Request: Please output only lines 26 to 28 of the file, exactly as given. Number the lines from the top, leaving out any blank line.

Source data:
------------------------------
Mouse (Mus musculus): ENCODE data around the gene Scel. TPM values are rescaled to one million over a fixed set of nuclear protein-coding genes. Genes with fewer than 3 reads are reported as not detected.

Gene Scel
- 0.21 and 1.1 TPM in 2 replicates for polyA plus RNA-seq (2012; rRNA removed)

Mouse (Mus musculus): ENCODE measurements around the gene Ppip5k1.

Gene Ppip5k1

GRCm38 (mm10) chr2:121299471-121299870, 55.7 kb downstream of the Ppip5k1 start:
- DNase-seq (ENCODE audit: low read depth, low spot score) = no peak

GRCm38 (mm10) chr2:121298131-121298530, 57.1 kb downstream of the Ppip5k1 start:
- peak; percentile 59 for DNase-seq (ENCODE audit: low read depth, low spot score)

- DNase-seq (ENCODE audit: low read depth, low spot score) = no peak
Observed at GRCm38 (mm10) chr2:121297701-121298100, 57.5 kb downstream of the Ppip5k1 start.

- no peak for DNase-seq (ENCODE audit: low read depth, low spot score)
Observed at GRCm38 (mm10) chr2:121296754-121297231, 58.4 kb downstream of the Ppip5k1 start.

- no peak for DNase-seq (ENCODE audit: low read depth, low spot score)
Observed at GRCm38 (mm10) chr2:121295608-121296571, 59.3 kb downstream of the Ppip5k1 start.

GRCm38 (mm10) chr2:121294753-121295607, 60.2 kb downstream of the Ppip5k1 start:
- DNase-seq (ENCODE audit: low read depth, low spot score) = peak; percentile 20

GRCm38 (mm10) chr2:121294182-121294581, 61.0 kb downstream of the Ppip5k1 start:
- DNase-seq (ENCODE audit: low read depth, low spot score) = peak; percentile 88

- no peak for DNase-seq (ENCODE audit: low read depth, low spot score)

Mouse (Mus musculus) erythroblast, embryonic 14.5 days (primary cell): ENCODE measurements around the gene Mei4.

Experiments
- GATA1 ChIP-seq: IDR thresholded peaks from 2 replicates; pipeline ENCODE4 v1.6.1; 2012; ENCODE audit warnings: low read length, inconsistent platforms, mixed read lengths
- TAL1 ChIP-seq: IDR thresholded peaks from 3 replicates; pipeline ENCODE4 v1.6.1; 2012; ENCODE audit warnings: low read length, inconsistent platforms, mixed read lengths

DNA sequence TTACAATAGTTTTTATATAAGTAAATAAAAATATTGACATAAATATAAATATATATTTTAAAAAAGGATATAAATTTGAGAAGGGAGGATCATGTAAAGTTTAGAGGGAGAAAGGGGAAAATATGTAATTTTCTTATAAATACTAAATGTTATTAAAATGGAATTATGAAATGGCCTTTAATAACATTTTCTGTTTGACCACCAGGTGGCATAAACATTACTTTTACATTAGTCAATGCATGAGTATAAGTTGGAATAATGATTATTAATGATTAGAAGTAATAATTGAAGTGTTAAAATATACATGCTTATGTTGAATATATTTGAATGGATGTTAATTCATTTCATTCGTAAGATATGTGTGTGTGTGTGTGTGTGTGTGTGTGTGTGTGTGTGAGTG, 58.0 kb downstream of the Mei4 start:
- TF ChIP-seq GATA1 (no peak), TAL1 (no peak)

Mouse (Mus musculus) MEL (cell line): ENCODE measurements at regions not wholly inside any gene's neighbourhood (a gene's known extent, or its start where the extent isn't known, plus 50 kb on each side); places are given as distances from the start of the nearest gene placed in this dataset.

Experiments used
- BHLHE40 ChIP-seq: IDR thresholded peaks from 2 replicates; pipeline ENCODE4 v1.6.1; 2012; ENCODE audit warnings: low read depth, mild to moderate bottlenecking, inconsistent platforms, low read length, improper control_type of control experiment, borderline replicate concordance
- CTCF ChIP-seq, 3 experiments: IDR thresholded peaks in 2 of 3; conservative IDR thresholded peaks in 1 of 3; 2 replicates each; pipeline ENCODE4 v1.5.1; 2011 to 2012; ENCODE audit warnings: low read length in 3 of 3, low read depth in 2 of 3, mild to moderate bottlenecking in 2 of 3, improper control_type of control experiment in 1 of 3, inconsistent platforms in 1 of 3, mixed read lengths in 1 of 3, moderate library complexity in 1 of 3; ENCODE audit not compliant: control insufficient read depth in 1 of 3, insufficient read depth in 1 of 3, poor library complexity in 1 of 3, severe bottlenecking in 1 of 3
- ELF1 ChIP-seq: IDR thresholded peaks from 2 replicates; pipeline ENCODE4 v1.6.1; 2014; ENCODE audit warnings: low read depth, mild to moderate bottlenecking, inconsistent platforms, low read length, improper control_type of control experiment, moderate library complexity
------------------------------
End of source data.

- TF ChIP-seq GATA1 (no peak), TAL1 (no peak)

Mouse (Mus musculus) MEL (cell line): ENCODE measurements at regions not wholly inside any gene's neighbourhood (a gene's known extent, or its start where the extent isn't known, plus 50 kb on each side); places are given as distances from the start of the nearest gene placed in this dataset.

Experiments used